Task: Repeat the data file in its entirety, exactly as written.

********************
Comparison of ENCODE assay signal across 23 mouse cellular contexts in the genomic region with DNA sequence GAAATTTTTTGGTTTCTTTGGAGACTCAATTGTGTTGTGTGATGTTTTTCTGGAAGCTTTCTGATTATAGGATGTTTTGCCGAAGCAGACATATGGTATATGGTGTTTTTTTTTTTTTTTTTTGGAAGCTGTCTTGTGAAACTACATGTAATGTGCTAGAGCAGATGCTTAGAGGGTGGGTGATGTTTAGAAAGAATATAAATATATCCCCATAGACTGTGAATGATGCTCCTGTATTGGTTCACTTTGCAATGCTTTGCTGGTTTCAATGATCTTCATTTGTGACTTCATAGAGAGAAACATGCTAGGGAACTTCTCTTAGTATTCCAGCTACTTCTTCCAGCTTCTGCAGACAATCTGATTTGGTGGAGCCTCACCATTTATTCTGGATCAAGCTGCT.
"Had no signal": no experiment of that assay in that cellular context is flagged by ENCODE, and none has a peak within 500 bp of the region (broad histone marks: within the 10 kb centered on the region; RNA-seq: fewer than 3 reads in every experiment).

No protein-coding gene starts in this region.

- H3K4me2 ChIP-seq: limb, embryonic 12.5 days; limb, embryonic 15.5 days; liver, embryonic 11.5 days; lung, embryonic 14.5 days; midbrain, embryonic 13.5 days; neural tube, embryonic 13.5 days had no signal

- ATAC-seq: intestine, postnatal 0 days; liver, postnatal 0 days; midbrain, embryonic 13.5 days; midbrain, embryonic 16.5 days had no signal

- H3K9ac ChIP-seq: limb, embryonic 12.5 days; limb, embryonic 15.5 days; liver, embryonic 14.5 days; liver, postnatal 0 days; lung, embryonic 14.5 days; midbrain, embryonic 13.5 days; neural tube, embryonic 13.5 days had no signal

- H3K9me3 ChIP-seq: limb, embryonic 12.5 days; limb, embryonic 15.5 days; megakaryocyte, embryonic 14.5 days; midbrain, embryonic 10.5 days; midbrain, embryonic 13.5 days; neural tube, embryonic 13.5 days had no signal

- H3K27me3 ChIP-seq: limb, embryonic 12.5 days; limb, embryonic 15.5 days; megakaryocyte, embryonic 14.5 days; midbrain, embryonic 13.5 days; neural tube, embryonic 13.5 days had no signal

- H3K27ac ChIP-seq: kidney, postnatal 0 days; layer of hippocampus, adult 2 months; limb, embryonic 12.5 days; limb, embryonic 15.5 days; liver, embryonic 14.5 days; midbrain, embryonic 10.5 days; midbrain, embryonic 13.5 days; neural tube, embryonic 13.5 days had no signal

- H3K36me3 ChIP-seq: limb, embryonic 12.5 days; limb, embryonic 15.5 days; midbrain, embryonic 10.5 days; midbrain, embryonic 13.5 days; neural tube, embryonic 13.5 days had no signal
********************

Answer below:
Comparison of ENCODE assay signal across 23 mouse cellular contexts in the genomic region with DNA sequence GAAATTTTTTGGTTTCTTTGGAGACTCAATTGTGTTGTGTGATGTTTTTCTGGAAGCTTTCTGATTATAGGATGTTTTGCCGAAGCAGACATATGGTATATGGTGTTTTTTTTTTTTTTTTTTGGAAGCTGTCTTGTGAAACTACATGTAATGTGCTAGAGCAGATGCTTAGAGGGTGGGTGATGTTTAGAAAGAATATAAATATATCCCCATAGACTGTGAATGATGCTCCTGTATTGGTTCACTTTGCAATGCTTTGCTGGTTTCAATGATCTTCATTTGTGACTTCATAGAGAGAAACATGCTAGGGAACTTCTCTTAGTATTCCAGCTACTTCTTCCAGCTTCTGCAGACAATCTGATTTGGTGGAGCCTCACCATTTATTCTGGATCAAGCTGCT.
"Had no signal": no experiment of that assay in that cellular context is flagged by ENCODE, and none has a peak within 500 bp of the region (broad histone marks: within the 10 kb centered on the region; RNA-seq: fewer than 3 reads in every experiment).

No protein-coding gene starts in this region.

- H3K4me2 ChIP-seq: limb, embryonic 12.5 days; limb, embryonic 15.5 days; liver, embryonic 11.5 days; lung, embryonic 14.5 days; midbrain, embryonic 13.5 days; neural tube, embryonic 13.5 days had no signal

- ATAC-seq: intestine, postnatal 0 days; liver, postnatal 0 days; midbrain, embryonic 13.5 days; midbrain, embryonic 16.5 days had no signal

- H3K9ac ChIP-seq: limb, embryonic 12.5 days; limb, embryonic 15.5 days; liver, embryonic 14.5 days; liver, postnatal 0 days; lung, embryonic 14.5 days; midbrain, embryonic 13.5 days; neural tube, embryonic 13.5 days had no signal

- H3K9me3 ChIP-seq: limb, embryonic 12.5 days; limb, embryonic 15.5 days; megakaryocyte, embryonic 14.5 days; midbrain, embryonic 10.5 days; midbrain, embryonic 13.5 days; neural tube, embryonic 13.5 days had no signal

- H3K27me3 ChIP-seq: limb, embryonic 12.5 days; limb, embryonic 15.5 days; megakaryocyte, embryonic 14.5 days; midbrain, embryonic 13.5 days; neural tube, embryonic 13.5 days had no signal

- H3K27ac ChIP-seq: kidney, postnatal 0 days; layer of hippocampus, adult 2 months; limb, embryonic 12.5 days; limb, embryonic 15.5 days; liver, embryonic 14.5 days; midbrain, embryonic 10.5 days; midbrain, embryonic 13.5 days; neural tube, embryonic 13.5 days had no signal

- H3K36me3 ChIP-seq: limb, embryonic 12.5 days; limb, embryonic 15.5 days; midbrain, embryonic 10.5 days; midbrain, embryonic 13.5 days; neural tube, embryonic 13.5 days had no signal